first segment is with motors running second with motors off
Its too windy to fly here today (in the Aussie vernacular: It's strong enough to blow ya dog off its chain!)
I do not agree with wasting program space:
avr-size --mcu=atmega2560 --format=avr /tmp/ArduCopter.build/ArduCopter.elf
AVR Memory Usage
Program: 214054 bytes (81.7% Full)
(.text + .data + .bootloader)
Data: 5544 bytes (67.7% Full)
(.data + .bss + .noinit)
There is still space, but not enough for wasting in my opinion!
btw I solved my noise issue, I had still the non I2c maxbotix conntected which causes noise on the new one on I2C.
For automatically detecting the sonar what we should do is have a very small detection class. This hopefully won't take very many bytes of RAM (eating program space is ok, we have enough). Then we call this detection class first..it can ping the i2c bus to see if there's a sonar there or not, if yes, it returns a true and we dynamically create the i2c sonar class and use it. if it's not there, we dynamically create the regular sonar class that uses the analog pin. This is how we've handled the GPSs anyway.
I have also just bought the i2c version of the max sonar. I already did some changes in the Ardupilot code regarding this. My concern of detecting it automatically is, that a dynamic creation would increase the code size. Right now I am using compiler flags (ifdefs). Moreover right now I get some strange data over the I2C bus on my ardupilot, looks like my i2c data gets corrupted but I do not have a oszi to check this right now. My same test code runs perfect on a spare Arduino Uno....Do you have changed anything regarding pull ups...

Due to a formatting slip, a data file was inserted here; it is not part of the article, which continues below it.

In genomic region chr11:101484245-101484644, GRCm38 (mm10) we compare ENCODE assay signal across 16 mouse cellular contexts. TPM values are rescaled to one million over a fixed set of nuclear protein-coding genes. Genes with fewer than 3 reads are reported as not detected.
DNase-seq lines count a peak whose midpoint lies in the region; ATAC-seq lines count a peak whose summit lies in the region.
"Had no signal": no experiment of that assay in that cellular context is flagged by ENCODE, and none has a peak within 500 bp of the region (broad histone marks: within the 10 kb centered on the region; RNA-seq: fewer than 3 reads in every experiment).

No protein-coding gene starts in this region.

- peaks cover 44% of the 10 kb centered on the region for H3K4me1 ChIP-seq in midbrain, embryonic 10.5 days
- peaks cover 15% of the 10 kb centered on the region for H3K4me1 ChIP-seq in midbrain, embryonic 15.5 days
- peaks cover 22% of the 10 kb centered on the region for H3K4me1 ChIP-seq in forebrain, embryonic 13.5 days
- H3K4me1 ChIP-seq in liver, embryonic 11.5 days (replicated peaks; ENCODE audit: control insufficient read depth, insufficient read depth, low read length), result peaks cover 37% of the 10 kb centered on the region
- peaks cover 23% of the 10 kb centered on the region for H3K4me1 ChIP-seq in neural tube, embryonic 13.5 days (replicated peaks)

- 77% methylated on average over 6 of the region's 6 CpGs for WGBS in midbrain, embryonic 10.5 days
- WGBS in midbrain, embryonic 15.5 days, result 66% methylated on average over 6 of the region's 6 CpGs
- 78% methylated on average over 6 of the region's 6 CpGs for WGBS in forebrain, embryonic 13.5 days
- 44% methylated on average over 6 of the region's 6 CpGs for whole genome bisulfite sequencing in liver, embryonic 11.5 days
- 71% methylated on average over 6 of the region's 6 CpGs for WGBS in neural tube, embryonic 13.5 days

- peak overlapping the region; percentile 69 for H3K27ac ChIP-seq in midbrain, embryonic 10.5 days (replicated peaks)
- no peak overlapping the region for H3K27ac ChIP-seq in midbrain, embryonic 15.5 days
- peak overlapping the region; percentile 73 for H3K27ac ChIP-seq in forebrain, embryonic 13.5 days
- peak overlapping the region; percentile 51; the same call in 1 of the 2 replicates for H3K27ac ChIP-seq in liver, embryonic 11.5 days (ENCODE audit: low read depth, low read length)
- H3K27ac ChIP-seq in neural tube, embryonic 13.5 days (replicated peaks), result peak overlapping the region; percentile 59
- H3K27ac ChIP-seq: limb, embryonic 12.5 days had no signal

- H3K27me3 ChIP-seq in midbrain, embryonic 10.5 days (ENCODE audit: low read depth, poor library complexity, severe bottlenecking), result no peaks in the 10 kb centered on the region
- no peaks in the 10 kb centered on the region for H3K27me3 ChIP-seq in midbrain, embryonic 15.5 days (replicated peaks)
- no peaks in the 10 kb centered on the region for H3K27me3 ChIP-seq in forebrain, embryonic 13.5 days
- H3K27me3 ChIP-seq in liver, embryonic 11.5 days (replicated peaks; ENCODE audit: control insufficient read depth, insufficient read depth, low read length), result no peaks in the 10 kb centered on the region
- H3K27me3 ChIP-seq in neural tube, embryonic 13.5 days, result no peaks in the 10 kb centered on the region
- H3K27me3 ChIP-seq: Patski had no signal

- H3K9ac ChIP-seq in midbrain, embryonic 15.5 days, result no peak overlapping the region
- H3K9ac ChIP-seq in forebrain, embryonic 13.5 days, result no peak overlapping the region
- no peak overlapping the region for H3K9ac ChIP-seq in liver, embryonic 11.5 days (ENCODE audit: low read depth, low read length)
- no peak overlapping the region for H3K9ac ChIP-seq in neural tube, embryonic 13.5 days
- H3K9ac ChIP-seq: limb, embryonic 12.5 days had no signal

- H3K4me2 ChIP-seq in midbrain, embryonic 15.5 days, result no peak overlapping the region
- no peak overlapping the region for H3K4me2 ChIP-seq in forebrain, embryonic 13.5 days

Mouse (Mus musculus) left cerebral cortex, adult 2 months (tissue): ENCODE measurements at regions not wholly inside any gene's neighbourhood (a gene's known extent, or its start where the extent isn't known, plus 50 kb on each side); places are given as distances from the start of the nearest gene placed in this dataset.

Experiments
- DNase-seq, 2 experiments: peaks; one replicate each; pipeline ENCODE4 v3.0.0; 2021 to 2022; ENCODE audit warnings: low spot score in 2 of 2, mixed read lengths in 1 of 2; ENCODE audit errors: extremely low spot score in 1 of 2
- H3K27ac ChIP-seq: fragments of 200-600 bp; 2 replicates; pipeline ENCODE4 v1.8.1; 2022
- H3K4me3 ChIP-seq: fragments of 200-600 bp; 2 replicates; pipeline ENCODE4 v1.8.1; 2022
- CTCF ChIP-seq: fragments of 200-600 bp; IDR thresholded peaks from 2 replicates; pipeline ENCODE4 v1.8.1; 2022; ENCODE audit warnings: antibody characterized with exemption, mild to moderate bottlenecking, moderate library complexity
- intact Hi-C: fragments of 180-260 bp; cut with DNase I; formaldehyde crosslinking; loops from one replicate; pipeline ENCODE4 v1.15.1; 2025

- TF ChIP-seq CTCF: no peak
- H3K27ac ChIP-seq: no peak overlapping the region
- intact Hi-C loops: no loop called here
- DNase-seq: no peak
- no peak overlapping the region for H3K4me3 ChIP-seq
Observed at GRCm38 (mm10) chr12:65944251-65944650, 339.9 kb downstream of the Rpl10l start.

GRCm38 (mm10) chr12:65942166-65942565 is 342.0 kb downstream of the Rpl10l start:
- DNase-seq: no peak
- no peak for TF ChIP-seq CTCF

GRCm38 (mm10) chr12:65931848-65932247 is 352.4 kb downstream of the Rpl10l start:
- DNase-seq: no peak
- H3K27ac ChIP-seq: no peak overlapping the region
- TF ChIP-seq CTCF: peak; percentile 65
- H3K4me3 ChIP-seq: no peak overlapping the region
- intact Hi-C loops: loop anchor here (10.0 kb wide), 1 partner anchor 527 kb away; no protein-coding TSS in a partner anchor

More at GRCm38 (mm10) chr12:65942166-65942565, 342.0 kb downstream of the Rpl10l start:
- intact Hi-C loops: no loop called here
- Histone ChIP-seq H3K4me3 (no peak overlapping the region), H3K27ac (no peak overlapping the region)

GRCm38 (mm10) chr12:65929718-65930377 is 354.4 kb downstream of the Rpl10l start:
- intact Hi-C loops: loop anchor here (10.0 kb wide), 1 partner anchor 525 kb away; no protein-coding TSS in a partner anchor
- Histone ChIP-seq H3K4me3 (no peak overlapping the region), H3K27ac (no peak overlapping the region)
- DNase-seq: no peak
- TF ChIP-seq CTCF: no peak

By the way, there is a library written to connect to the maxbotix i2c sonars. You can find this in the AP_RangeFinder directory in the Libraries folder.
It works but I haven't made it so the code automatically detects whether there is an i2c sonar there and use it if it is. To do that the sonar object would need to be dynamically created instead of statically defined like it is now.
Just received MaxBotix new I2C XL MB1232 sonar in the post. Will test it on both APM and MultiWii controllers.
Regardless of the interface being I2C I will still hook it up with shielded wire around the four wires (connected to ground on one end). This seemed to make the most amount of difference to noise on the conventional MaxBotix sonar. Hopefully a reduced timeslice in the code using I2C.
Yes and I forgot to mention... my serial monitor first shows some random data when the apm is booting, then because after that it the GPS process and then it says ready to fly but my green LED does not glow.
And this is the eedump data...
Maybe yuo can have a look in my code, I just changed included the libraries of the SRF08 sonar and made some adjustments in the AP_RangeFinder library and my code.
Hindole, did you perhaps add any new parameters that get added to the EEPROM storage? If so, that might be your problem. It's very easy to break the storage system, and then it won't boot. Look in the serial monitor after booting. If the board is just stuck there, blinking the yellow TX light, and nothing else, that's probably it.